Bitcoin, a digital currency, has received a flood of media attention due to its meteoric rise in value.
The novelty of Bitcoin’s story is attractive — a currency not beholden to any central bank nor any state.
Bitcoin is crypto currency. It is a “secure” way to carry value on your computer or pad or phone. You convert dollars to Bitcoins (BTC) using an Bitcoin exchange and you carry around and spend Bitcoins in the same way you carry around files on your computer or send messages such as e-mail or text.
Early adopters who bought Bitcoins one year ago for a song are now holding onto a currency worth 1,413% more – a return that’s not too shabby at all. Although thrillingly for observers, Bitcoin is proof that a viable digital currency could take off in the near future.
For those into short term speculative buying, Bitcoin may be your thing. A $1,000 investment on April 17th 2012 would have netted over $14,000 in profit today, in less than 12 months.
What is Bitcoin?
Bitcoin involves some form of incomprehensible computer coding, cryptography and mathematics.
Bitcoin users need an e-wallet to receive and pay Bitcoin transfers. Without an e-wallet, it would be like expecting to read an email without having an address. Transactions are verified through the Bitcoin network.
Bitcoins can be received by a direct transfer to your e-wallet from another person or bought from one of the many online exchange platforms, such as Mt.Gox. Selling them can be done through the same mechanisms.
The most interesting aspect of the Bitcoin is that they arrive in circulation from users who run software that solves mathematical problems to ‘mine’ them. Bitcoins are capped at 21 million by the far-off year 2140. There are just over 10 million Bitcoins in circulation today.
In the early days, Bitcoins could be pretty easily mined using the average home computer. But the competition and mathematics behind the mining process have become far more intense, requiring banks of computers and vast amounts of electricity to mine coins. But, with around 7,200 Bitcoins being mined each day this year, it’s no wonder that mining is becoming a commercial activity for those with deep pockets and plenty of hardware.
Bitcoin warning issued by European Banking Authority
The European Banking Authority said there was no protection or compensation for people whose “digital wallets” are hacked, a transfer of virtual money goes wrong or a platform is shut.
“Currently, no specific regulatory protections exist in the EU that would protect consumers from financial losses if a platform that exchanges or holds virtual currencies fails or goes out of business,” EBA said in a statement.
Bitcoin is unregulated. It is not backed by any central bank or government, or by physical assets. Its value depends on people’s confidence in the currency.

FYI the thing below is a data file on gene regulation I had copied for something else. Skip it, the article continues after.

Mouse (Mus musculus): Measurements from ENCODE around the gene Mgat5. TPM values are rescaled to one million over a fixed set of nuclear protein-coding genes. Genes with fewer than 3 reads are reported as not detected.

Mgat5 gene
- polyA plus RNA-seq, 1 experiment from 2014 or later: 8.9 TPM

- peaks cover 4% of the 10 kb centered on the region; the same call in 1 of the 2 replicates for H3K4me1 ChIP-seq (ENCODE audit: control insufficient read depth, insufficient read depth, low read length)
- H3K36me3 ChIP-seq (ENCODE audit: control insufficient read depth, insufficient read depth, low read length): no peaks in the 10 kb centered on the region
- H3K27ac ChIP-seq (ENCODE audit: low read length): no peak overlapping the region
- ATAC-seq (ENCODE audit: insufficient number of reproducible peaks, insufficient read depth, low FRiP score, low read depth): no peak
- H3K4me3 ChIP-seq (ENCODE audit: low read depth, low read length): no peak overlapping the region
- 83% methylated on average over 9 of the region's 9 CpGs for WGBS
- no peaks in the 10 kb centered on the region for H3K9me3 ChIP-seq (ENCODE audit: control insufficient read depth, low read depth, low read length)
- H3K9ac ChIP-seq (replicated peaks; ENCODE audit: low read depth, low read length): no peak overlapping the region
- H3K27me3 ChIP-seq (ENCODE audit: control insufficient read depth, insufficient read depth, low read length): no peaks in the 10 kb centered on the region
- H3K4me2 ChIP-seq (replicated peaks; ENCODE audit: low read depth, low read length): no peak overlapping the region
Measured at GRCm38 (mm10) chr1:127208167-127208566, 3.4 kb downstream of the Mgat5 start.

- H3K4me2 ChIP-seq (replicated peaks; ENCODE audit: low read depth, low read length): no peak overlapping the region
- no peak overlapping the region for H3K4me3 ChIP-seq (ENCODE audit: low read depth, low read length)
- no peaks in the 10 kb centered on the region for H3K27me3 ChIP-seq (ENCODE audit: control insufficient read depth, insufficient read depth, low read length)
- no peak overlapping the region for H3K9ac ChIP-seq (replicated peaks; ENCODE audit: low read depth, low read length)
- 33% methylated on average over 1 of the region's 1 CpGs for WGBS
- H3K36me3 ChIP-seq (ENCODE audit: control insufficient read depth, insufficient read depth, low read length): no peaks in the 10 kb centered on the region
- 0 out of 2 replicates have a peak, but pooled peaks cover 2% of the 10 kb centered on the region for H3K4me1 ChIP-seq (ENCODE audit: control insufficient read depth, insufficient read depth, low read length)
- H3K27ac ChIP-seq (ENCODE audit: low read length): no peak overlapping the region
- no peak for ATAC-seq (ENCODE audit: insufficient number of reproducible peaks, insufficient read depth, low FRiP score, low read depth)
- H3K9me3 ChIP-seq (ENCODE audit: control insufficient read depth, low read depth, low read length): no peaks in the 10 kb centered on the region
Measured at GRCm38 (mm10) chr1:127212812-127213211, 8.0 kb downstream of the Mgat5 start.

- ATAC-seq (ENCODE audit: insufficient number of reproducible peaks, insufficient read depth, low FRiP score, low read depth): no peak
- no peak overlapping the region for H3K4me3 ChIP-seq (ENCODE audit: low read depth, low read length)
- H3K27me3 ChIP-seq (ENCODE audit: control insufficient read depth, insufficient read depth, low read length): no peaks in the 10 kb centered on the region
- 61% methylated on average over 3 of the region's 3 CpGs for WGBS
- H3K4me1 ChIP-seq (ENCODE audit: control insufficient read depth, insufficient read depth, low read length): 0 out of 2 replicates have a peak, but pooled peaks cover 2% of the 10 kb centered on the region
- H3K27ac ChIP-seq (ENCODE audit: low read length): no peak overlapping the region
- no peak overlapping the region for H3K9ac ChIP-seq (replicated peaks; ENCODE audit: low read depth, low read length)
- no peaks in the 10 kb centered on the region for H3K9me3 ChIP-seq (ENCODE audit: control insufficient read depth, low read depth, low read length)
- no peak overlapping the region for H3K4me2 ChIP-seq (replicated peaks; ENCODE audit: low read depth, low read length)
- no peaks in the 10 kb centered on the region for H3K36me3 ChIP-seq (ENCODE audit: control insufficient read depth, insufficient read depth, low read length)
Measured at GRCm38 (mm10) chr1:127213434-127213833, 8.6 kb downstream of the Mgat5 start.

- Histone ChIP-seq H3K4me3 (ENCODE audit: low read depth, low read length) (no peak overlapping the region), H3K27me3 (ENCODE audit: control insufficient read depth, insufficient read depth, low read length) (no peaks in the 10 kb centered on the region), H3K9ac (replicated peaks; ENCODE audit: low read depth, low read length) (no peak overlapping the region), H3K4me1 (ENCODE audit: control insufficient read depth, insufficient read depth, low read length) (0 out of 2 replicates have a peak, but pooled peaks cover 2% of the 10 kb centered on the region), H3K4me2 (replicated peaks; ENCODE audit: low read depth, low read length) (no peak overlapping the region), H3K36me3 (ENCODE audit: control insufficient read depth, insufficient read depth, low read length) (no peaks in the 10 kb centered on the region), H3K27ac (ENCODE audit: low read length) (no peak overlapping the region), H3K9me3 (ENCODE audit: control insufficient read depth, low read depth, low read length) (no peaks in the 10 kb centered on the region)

It has been gaining acceptance by the general public and investment community but has yet to become an accepted form of payment on websites of major retailers such as Amazon.com.
The watchdog has been studying virtual currencies for three months and is still considering whether they can or ought to be regulated. It has powers to ban them, though questions remain over how this could be done in practice.
Can you buy a house with Bitcoin?
Buying property with Bitcoin is already a reality.
There are handful of properties listed in Spain, Portugal, Panama, USA, Germany, Argentina and Thailand which are being marketed in Bitcoin.
Pros of using Bitcoin in Real Estate
The attraction for selling/buying a property in Bitcoins is that since a bank isn’t involved, using Bitcoin can have fewer fees than traditional transactions.
Cons of using Bitcoin in Real Estate
But using a crash-prone currency to conduct real estate business seems to be high risk.
The most recent crash was spurred by an announcement that the biggest Bitcoin startup in China, called BTC China, would no longer accept deposits in Chinese currency (the yuan).
This crash caused the BTC value to literally drop to 50% overnight. It seems implausible to sell a high value commodity – a property, using a currency whose value is so volatile.
To tackle this obvious issue, vendors who are marketing their properties in Bitcoins state that the Bitcoin price will be determined by the average exchange rate on the day the sale closes.
Closing thoughts on Bitcoin and Real Estate
Tellingly, no properties have yet been sold in Bitcoins but never say never.
My feeling is that marketing a property in Bitcoins is more of a marketing ploy to cash in on the current high levels of interest in Bitcoins as a trending topic, more than a serious sales tactic for the buyers’ benefit.
It’s early in the history of Bitcoin and in digital currencies in general but I feel safe saying that the financialization and stability requirements of commercial real estate transactions — transactions that rope together so many skill sets and variables as it is — mean this industry isn’t likely to embrace Bitcoin with the same enthusiasm that other business sectors might; A currency that sheds half its value overnight just doesn’t make the grade.